And now, nearly three years into a bear market in America, there can hardly be any doubt that stocks are a dangerous place to put your money. The risk premium is there for a good reason!
We’re waiting to find out what happens in the housing market, too. By way of background information, Alan "Mr. Bubble" Greenspan created more new money than all the other Fed chiefs combined. In fact, according to Jonathan Van Eck, he brought more money into existence than all the presidents, treasury secretaries, bureau of printing and engraving honchos, and Fed chiefs combined…since Washington took the oath of office in 1788. Where did all that new money go? It went into stocks until the year 2000. More recently it has found its way into real estate. Mortgage refinancings are running 100 percent ahead of last year.
Goldman Sachs reports mortgage borrowing currently rising at an annual rate of more than half a trillion dollars. Of the refinancings, 67% are increasing the size of their mortgages by at least 5%, with the typical mortgage only 4.1 years old on a house that has increased in value by 23%.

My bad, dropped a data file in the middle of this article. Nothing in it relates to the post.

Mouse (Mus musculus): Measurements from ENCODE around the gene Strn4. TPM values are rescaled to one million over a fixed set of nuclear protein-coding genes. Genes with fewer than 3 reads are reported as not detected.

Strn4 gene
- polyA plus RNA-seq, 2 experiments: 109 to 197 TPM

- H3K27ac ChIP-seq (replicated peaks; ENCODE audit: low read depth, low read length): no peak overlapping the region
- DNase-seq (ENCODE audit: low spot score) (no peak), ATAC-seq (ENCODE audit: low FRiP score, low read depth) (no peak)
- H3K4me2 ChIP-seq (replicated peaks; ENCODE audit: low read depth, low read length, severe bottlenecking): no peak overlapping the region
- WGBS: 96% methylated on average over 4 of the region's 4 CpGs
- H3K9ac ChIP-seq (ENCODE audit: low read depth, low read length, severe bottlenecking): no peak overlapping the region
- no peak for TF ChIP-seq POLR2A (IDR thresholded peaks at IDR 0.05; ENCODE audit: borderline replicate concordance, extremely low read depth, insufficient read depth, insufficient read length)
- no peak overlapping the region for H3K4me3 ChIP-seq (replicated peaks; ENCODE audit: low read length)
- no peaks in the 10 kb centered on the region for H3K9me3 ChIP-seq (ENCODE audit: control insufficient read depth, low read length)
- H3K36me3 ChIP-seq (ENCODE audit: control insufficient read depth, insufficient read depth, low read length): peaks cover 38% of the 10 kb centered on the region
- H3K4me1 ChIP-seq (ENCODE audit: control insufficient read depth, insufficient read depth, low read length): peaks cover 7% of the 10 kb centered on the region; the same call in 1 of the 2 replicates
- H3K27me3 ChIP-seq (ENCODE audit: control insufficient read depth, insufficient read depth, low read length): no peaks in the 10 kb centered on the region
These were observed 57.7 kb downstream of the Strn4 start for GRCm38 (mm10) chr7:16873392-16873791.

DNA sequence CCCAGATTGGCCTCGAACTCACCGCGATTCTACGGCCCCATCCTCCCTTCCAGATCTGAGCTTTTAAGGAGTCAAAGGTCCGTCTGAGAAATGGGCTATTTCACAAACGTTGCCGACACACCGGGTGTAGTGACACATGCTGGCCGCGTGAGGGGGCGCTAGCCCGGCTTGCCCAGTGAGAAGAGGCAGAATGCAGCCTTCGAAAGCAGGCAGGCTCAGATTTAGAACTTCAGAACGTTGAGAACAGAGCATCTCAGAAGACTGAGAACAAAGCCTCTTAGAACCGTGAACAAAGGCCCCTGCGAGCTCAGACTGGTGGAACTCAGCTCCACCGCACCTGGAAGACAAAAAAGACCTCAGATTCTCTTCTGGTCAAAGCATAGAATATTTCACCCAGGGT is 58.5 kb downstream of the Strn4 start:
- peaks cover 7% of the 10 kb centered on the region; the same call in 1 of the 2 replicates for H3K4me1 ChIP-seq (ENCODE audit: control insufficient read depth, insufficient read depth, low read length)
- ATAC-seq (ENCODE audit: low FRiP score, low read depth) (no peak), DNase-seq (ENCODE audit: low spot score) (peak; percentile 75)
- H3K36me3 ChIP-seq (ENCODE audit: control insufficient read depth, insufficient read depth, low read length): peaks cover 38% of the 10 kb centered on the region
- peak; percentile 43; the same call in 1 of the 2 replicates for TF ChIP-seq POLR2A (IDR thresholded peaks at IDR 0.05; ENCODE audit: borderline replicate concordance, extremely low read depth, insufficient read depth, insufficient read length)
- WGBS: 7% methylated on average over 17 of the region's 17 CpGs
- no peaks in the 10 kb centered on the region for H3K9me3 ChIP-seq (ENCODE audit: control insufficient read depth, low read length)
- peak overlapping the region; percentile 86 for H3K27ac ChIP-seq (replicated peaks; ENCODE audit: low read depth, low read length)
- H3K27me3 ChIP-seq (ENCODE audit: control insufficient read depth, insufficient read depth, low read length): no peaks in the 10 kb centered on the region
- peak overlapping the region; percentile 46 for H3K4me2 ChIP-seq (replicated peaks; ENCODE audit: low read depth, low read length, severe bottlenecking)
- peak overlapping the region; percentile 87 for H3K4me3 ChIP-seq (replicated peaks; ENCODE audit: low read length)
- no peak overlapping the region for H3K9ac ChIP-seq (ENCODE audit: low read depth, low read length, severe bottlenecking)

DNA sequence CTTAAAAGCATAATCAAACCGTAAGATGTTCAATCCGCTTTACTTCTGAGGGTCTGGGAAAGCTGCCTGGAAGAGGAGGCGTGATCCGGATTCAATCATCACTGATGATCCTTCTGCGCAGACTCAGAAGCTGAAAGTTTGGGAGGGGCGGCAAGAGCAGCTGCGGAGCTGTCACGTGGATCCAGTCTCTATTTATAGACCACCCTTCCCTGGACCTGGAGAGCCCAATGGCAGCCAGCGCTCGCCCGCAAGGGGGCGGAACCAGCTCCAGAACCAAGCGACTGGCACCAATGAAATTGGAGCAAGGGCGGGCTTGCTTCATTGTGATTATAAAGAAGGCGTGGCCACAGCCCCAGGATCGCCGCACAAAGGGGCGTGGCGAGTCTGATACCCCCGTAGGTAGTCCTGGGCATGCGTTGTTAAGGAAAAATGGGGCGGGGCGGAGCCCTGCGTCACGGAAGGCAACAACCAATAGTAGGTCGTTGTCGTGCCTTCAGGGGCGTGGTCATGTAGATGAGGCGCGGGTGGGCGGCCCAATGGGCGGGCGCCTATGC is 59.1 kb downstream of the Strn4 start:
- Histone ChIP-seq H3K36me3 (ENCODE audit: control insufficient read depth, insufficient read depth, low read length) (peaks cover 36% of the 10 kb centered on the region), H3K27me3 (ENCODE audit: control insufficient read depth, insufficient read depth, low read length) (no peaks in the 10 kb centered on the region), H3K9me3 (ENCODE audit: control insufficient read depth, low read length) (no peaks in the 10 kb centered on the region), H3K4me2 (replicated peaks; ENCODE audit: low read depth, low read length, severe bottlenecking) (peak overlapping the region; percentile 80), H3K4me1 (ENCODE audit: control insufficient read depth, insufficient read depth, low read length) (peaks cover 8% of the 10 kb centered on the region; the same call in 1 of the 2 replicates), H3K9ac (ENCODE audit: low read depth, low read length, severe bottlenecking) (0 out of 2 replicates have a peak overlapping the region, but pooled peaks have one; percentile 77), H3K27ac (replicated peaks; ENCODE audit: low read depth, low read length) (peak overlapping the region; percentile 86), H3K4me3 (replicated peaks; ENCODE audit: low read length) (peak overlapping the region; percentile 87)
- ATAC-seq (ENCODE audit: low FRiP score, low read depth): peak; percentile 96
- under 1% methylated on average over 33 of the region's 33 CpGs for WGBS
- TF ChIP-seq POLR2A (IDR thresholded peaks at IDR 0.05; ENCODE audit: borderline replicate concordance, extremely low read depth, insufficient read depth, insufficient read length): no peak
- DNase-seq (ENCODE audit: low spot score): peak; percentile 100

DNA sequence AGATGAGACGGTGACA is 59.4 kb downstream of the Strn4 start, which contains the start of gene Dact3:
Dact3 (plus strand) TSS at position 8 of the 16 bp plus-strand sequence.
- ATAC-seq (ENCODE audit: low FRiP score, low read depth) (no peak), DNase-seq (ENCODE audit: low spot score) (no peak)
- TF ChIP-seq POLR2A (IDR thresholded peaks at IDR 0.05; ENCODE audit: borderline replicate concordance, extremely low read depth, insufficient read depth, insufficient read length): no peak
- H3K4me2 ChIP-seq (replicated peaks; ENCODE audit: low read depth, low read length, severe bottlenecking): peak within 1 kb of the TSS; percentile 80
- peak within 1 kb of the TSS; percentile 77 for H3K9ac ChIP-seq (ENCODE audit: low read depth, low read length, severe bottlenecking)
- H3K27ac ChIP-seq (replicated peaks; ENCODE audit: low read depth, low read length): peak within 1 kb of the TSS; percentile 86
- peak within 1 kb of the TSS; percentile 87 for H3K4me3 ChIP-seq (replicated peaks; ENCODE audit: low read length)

People think they are ‘taking out equity.’ But mortgages that young have very little equity in them; most of the mortgage payments go to cover interest. Instead, they are taking out the inflated value of the house. Our London correspondent, Sean Corrigan, has more, below.
We’re waiting to find out what happens next. House prices cannot continue to rise at 3 or 4 times the rate of personal incomes; who will be able to buy them?
And when house prices stop inflating…will they begin deflating? And will they begin deflating the entire consumer economy? We’re just waiting to find out…
"Sales softened in August," Radio Shack reported, not waiting for the end of the month, "and despite promotional activities to stimulate business we have been unable to overcome the falloff in consumer demand."
"Too much supply, too little demand," says a Washington Post headline, emphasizing the problems of the airline industry.